Sunday, October 16, 2011

Dangerous Doodle Spotlight - 'River of Lava'

'River of Lava' by Belatrix29.
Click image for more detail.

It's time to spotlight some of the lovely work people have been adding to the 'Dangerous Doodle' group at Flickr.

I chose this piece, 'River of Lava' by Belatrix29 (also known as Helena). You can see more of her beautiful drawings here.

Come to think of it, maybe it could be a bit of a subconscious choice on my part, considering the title of the piece.  Last night I had a rather confused dream about a volcano erupting.  I spent the whole dream either trying desperately to get away from it, or getting distracted by other nonsense. 

Aren't dreams great?  You can be escaping from an erupting volcano, but still have time to pop in to your friend's house for a nice cup of tea.

Anyway, back to the subject!  Helena has encapsulated such a diverse collection of patterns in her 'River of Lava'.  I like how she has framed them all in the circle, and each pattern swirls outwards from the geometric shape in the middle. 

Let's have a closer look at some of those patterns, and discuss how Helena has used them to create a really wonderful artwork.  This is something useful that you can do with your own drawings as well.  If you select interesting pieces, cut them out (either on Photoshop, or with good old scissors) then they become even more beautifully abstract.  You can even use them as starting points for new artwork.




This pattern resembles 'Sea Sick', a very wavy doodle which has puddles of concentric circles wedged in between moving parallel lines.  Helena has taken the pattern to the next level by adding a subtle shadow next to the wavy lines, which creates even more texture, height, and layering.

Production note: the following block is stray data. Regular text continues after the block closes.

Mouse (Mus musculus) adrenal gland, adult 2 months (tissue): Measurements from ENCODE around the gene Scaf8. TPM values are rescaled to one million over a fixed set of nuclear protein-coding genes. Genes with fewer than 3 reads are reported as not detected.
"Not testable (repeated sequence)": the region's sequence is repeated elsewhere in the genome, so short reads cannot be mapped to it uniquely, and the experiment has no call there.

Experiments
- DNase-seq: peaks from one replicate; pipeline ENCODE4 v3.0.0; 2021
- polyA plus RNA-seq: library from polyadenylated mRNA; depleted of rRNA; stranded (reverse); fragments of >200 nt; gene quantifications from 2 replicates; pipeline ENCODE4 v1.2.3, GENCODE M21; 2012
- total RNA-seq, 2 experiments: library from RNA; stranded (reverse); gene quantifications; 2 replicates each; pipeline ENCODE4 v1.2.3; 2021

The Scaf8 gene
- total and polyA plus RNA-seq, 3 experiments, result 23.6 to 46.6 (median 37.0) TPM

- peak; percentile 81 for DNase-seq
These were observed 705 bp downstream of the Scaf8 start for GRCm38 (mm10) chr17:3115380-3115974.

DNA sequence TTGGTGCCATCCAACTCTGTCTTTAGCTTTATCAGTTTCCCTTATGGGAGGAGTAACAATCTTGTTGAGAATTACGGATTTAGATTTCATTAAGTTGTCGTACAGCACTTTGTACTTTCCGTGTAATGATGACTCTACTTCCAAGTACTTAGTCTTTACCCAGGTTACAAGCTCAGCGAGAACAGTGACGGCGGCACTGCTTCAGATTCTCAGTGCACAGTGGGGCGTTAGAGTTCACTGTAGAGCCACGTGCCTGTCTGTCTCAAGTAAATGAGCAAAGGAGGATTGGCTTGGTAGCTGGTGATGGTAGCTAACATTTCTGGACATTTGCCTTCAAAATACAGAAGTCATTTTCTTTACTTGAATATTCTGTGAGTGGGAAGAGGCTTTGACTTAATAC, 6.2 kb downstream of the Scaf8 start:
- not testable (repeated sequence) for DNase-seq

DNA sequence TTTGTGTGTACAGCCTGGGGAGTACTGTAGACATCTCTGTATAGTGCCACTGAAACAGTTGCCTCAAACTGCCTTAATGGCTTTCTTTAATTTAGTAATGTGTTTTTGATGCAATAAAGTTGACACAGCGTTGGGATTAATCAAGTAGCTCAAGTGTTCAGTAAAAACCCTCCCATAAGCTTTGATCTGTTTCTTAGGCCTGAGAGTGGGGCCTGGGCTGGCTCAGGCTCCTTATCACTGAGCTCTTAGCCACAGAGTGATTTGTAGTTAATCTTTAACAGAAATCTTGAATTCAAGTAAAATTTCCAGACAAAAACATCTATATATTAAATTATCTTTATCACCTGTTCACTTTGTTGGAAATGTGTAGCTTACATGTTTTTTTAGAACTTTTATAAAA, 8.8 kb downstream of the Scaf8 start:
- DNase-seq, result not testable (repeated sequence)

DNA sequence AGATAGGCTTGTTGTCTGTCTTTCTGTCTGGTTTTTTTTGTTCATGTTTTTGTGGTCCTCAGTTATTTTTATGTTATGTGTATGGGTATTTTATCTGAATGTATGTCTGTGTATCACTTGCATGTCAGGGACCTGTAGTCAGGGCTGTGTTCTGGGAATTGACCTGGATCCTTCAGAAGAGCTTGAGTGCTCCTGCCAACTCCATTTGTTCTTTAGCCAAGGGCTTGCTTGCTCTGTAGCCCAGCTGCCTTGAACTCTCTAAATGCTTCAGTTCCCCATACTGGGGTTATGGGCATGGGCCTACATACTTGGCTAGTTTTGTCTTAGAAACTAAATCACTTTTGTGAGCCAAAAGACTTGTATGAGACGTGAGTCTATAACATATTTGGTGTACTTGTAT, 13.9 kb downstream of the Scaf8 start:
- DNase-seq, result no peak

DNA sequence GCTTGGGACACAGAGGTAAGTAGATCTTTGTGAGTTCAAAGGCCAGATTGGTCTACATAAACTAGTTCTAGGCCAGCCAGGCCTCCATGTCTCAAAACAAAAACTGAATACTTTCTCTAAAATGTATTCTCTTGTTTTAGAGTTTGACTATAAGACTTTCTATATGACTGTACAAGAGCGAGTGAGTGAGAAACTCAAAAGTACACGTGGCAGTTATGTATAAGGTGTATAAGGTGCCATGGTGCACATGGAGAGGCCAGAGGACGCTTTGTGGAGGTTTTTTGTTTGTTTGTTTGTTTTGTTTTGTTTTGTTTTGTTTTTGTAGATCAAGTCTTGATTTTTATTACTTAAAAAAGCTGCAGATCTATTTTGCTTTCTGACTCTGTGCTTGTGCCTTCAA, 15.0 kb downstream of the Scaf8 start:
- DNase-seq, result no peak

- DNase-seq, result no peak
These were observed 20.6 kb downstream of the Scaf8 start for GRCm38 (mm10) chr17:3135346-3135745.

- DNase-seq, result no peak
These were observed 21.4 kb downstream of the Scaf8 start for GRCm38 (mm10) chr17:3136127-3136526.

Here is such a beautiful interpretation of  'Shell Treasures'.  Helena has drawn overlapping shells which get smaller as they work their way around the spiral.  This adds perspective/distance to the piece.  She has also layered some gentle hues of pink and purple to the shells which really bring them to life.
 Here we see 'Deep in the Jungle', with vines curling around themselves, and lush green leaves popping out here and there.  I love the way she has added a hint of shadow in just the right places to make the vines look three dimensional, as if one curl might be in front of another.
 The 'Over and Under' Dangerous Doodle is a very versatile one, as it can be interpreted in many different ways.  It could be a crisscross of highways, branches, nerves, or whatever your imagination dreams up.  Belatrix has used this pattern to emulate waves of hot molten lava, using sizzling colours of yellow, orange and red.  She has woven this through a darker background, which really makes it stand out.
This reminds me of some wooden steps going down to some sort of mysterious trapdoor.  Again, those wonderful shadows do the trick.
 Sometimes it is not WHAT you draw, but it is what you DON'T draw that makes all the difference to a shape!  Leaving out a little piece of each line in these swirls gives them the effect of being ultra shiny...great technique!
 Cleverly hidden in the 'Sea Sick' pattern are some sharp 'Spikies'...  Watch out!
This wonderful pattern reminds me of a futuristic transportation tunnel made of glass.  Again...great use of perspective, with the lines all disappearing at a vanishing point behind the curve.





Thanks again for adding your wonderful masterpiece to the group, Helena!  That's the end of the second Dangerous Doodle Spotlight.  Don't forget to subscribe so that you don't miss the next exciting episode.  Keep adding your drawings to the Flickr pool...yours could be next!

Regards,
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